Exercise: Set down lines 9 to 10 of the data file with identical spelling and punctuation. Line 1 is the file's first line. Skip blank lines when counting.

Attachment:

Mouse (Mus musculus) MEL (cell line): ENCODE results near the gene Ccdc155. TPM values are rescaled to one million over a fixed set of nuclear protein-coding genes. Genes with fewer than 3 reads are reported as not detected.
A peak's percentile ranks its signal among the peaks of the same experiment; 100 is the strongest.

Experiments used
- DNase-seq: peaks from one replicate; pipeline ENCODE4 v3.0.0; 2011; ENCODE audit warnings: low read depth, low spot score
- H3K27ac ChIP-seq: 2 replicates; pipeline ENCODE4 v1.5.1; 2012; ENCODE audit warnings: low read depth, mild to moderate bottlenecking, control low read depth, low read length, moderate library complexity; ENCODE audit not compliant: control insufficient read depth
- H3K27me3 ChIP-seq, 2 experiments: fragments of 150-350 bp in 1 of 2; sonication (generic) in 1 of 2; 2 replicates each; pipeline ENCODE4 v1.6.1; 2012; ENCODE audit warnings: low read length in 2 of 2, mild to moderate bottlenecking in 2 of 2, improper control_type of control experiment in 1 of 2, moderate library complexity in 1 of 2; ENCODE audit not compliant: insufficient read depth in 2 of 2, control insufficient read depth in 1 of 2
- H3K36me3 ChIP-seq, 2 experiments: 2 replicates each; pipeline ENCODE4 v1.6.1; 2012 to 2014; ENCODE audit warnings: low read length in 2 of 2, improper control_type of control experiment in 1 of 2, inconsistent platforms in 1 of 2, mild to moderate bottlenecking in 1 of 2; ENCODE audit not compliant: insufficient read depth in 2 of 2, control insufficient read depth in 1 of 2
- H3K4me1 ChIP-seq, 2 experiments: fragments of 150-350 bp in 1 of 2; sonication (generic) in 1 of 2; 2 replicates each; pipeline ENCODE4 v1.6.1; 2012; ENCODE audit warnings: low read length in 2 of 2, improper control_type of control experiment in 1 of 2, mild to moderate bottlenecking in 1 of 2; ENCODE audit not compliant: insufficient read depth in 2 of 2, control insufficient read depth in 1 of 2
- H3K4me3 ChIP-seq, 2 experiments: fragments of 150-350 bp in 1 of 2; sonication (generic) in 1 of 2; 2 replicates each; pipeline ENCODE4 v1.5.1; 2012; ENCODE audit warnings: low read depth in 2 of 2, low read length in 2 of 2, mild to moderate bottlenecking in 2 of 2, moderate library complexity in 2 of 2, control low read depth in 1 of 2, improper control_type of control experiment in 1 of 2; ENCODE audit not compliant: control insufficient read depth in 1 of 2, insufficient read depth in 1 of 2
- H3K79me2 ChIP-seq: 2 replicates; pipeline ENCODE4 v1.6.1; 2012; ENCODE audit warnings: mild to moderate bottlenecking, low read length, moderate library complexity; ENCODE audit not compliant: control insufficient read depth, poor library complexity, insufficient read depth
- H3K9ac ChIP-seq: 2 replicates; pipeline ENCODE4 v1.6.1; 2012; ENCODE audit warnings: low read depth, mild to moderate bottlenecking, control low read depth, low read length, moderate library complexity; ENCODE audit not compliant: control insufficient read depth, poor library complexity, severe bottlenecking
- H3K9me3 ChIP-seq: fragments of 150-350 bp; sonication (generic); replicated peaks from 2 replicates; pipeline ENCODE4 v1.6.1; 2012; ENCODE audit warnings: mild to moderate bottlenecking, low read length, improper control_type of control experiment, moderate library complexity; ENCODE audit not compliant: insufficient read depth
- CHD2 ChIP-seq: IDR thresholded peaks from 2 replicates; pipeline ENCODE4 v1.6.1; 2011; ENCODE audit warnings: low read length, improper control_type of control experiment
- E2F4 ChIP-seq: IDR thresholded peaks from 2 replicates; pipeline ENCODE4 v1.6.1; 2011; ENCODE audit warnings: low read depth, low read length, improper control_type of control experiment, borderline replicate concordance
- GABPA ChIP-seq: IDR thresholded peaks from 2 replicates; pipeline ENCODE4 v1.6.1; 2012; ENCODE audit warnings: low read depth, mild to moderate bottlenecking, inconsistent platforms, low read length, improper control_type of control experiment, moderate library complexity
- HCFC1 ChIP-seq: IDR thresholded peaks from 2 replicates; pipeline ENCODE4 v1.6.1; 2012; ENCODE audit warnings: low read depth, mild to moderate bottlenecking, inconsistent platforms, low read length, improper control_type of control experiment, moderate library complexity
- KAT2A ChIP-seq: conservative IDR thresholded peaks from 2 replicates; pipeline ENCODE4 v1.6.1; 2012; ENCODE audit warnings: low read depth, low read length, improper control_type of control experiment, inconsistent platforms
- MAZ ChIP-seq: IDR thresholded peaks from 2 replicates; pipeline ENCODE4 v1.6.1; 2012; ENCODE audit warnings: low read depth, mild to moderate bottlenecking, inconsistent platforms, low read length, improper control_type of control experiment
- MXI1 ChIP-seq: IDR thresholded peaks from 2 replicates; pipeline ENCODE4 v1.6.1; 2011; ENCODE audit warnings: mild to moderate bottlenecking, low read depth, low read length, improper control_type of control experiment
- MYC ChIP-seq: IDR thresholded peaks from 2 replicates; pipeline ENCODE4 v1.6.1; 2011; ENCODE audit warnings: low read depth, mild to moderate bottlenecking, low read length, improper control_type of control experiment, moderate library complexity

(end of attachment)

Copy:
- H3K4me3 ChIP-seq, 2 experiments: fragments of 150-350 bp in 1 of 2; sonication (generic) in 1 of 2; 2 replicates each; pipeline ENCODE4 v1.5.1; 2012; ENCODE audit warnings: low read depth in 2 of 2, low read length in 2 of 2, mild to moderate bottlenecking in 2 of 2, moderate library complexity in 2 of 2, control low read depth in 1 of 2, improper control_type of control experiment in 1 of 2; ENCODE audit not compliant: control insufficient read depth in 1 of 2, insufficient read depth in 1 of 2
- H3K79me2 ChIP-seq: 2 replicates; pipeline ENCODE4 v1.6.1; 2012; ENCODE audit warnings: mild to moderate bottlenecking, low read length, moderate library complexity; ENCODE audit not compliant: control insufficient read depth, poor library complexity, insufficient read depth